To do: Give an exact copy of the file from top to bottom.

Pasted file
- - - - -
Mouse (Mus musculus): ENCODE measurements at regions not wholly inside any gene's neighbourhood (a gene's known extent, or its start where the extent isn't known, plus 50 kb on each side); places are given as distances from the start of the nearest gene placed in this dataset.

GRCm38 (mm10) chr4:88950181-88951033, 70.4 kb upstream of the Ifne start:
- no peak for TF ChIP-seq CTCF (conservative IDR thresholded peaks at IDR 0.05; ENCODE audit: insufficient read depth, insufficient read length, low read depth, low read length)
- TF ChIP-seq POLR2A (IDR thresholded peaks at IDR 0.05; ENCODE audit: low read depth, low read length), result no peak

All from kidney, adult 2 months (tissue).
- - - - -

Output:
Mouse (Mus musculus): ENCODE measurements at regions not wholly inside any gene's neighbourhood (a gene's known extent, or its start where the extent isn't known, plus 50 kb on each side); places are given as distances from the start of the nearest gene placed in this dataset.

GRCm38 (mm10) chr4:88950181-88951033, 70.4 kb upstream of the Ifne start:
- no peak for TF ChIP-seq CTCF (conservative IDR thresholded peaks at IDR 0.05; ENCODE audit: insufficient read depth, insufficient read length, low read depth, low read length)
- TF ChIP-seq POLR2A (IDR thresholded peaks at IDR 0.05; ENCODE audit: low read depth, low read length), result no peak

All from kidney, adult 2 months (tissue).